One of the more obscure features of United Airlines is the united.com Club. No, I’m not talking about the place where you can load up on snacks and drinks before your flight — that’s the United Club — but rather their almost-secret frequent buyer program where you get rewarded for flights you book, rather than those you actually fly.
This program is an artifact of Continental where it was called the equally bland The Travel Club, and came over with the merger.
Sort of like that saggy futon you inherited when you married your spouse, the new United doesn’t seem to give a crap about the united.com Club. I mean, they don’t promote it at all, and haven’t even updated the website once in the last five years. But they also don’t seem to want to get rid of it for fear of upsetting someone. So instead, they just don’t talk about.
I mean, we all know how it is.
Anyway, the united.com club still exists, and it’s actually a pretty good deal. Here’s what you need to know.
Joining the united.com Club
The united.com Club is a membership club. It costs $25 per year to join, and then you earn a $5 travel credit for each flight you book on united.com. It’s really that simple.
Each of the $5 rebates is deposited into your TravelBank account and can be used to pay for future United flights.
To join the united.com Club, you must first be a member of the United MileagePlus program. Other than that, the enrollment process is fairly straightforward.
Earning united.com Club credits
Once you join the united.com Club, every trip you book on united.com earns a $5 rebate.
It doesn’t matter if the trip costs $100 or $1,000. It doesn’t matter if the itinerary is for you, for your son, for your grandma, or for your brother’s first-grade teacher’s uncle who lives 8 states away. It doesn’t matter if it is a one-way, round-trip, or multi-city itinerary. And it doesn’t even matter if it’s an revenue ticket or an award flight.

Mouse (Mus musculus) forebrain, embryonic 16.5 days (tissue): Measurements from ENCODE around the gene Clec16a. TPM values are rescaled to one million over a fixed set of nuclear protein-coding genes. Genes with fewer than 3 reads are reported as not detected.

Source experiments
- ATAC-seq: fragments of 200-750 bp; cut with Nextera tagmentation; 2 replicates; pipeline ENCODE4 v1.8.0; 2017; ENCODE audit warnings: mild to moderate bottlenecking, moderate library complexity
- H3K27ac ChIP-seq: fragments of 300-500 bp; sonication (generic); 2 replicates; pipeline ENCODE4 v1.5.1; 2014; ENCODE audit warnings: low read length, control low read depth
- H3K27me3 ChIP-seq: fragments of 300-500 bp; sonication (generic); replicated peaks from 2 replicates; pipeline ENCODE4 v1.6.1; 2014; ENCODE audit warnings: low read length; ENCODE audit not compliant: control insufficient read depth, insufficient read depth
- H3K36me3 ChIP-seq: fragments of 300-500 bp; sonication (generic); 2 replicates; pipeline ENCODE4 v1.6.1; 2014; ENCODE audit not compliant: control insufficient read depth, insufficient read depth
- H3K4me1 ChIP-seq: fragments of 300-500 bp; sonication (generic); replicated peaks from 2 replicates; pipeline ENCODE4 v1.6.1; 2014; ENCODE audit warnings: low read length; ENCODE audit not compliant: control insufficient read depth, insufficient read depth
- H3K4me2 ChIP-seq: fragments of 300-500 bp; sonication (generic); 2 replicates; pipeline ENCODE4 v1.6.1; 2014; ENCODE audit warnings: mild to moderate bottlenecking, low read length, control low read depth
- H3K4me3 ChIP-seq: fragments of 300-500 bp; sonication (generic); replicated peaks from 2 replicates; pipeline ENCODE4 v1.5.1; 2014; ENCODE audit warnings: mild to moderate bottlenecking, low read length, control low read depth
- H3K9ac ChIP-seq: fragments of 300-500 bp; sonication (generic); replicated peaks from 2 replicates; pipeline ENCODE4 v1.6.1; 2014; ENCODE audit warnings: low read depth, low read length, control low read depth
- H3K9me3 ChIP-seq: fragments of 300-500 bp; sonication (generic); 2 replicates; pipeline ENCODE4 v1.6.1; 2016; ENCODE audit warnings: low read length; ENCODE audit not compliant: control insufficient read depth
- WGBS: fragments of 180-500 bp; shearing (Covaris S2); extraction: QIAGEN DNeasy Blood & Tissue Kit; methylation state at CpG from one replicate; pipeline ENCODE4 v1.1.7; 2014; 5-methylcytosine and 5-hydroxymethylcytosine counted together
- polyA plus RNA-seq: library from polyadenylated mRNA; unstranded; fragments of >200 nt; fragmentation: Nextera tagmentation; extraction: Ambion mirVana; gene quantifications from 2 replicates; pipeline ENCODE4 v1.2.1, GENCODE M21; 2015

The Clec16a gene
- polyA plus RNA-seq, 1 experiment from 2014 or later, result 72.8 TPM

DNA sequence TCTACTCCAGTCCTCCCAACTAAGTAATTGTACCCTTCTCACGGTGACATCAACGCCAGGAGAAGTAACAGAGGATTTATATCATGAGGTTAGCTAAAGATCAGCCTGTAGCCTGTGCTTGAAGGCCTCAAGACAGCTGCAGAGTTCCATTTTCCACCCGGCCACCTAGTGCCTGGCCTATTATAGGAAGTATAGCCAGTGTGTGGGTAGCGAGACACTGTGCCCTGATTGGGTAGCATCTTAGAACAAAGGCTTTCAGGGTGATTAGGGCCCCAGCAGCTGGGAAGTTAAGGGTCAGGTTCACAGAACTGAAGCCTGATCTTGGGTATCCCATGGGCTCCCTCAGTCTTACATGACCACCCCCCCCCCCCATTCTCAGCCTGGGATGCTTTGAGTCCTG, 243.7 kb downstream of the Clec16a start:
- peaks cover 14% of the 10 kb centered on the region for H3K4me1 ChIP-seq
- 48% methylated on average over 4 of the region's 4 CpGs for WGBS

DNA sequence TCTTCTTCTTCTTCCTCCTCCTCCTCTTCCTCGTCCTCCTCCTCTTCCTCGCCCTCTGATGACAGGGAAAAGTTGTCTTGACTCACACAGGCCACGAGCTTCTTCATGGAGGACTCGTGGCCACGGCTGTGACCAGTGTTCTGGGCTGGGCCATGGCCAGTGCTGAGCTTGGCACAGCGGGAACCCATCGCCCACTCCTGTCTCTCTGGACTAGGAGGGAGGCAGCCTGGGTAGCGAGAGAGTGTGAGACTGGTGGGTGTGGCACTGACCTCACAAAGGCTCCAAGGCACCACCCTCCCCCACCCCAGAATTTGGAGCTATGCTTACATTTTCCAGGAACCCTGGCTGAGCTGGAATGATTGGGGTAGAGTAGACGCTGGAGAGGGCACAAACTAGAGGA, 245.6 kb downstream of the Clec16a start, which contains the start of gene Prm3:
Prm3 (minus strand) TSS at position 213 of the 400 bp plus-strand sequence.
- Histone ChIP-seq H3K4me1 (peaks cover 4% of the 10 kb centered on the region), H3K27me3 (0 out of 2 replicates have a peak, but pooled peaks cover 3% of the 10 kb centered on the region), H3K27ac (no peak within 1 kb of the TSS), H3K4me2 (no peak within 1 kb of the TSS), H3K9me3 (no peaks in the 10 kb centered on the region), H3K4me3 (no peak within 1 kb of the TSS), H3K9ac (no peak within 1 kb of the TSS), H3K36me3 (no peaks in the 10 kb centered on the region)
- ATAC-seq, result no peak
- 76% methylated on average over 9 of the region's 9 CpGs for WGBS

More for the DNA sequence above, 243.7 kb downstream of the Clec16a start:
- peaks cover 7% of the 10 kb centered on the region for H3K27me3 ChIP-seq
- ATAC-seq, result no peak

You earn $5 for each ticket booked while logged into your account and issued on 016 stock.
Redeeming united.com Club credits
The credits that you earn by being a member of the united.com Club show up in your Travel Bank account. I’ve generally found the credits to post quickly.
There used to be some bugs with this — like if you had multiple passengers on a single reservation, only one credit would post, for example — but for the most part, I think it works pretty well now.
You also get a kind of cool ledger of all the tickets you’ve ever booked on the United website. Here’s what mine looks like at the moment.
Once the funds are in your Travel Bank account, you can choose to apply them to any trip you book on the payment page.
You simply search for flights on united.com just as you always do, and then when you get to the payment screen, you will have the option of applying Travel Bank funds to the purchase price. Clicking “Apply” will reduce the amount owed appropriately.
Travel bank shows up as a payment option
Travel Bank funds are treated the same as cash, and this is significant because it allows you to earn Premier Qualifying Dollars (PQDs) on the full amount of the ticket, including the balance covered by Travel Bank.